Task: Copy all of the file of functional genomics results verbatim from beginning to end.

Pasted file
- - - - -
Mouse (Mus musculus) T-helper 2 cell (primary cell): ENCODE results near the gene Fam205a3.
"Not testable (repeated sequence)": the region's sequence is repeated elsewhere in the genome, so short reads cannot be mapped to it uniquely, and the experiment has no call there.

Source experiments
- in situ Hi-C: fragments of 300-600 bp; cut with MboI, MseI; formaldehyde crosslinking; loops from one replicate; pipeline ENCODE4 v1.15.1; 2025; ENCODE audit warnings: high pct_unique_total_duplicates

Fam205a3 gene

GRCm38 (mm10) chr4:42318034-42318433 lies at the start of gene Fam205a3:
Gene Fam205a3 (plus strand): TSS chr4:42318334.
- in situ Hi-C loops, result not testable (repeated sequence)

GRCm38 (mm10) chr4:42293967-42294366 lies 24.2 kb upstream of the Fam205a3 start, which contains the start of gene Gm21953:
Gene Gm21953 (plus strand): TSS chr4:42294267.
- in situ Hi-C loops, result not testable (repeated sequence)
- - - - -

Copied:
Mouse (Mus musculus) T-helper 2 cell (primary cell): ENCODE results near the gene Fam205a3.
"Not testable (repeated sequence)": the region's sequence is repeated elsewhere in the genome, so short reads cannot be mapped to it uniquely, and the experiment has no call there.

Source experiments
- in situ Hi-C: fragments of 300-600 bp; cut with MboI, MseI; formaldehyde crosslinking; loops from one replicate; pipeline ENCODE4 v1.15.1; 2025; ENCODE audit warnings: high pct_unique_total_duplicates

Fam205a3 gene

GRCm38 (mm10) chr4:42318034-42318433 lies at the start of gene Fam205a3:
Gene Fam205a3 (plus strand): TSS chr4:42318334.
- in situ Hi-C loops, result not testable (repeated sequence)

GRCm38 (mm10) chr4:42293967-42294366 lies 24.2 kb upstream of the Fam205a3 start, which contains the start of gene Gm21953:
Gene Gm21953 (plus strand): TSS chr4:42294267.
- in situ Hi-C loops, result not testable (repeated sequence)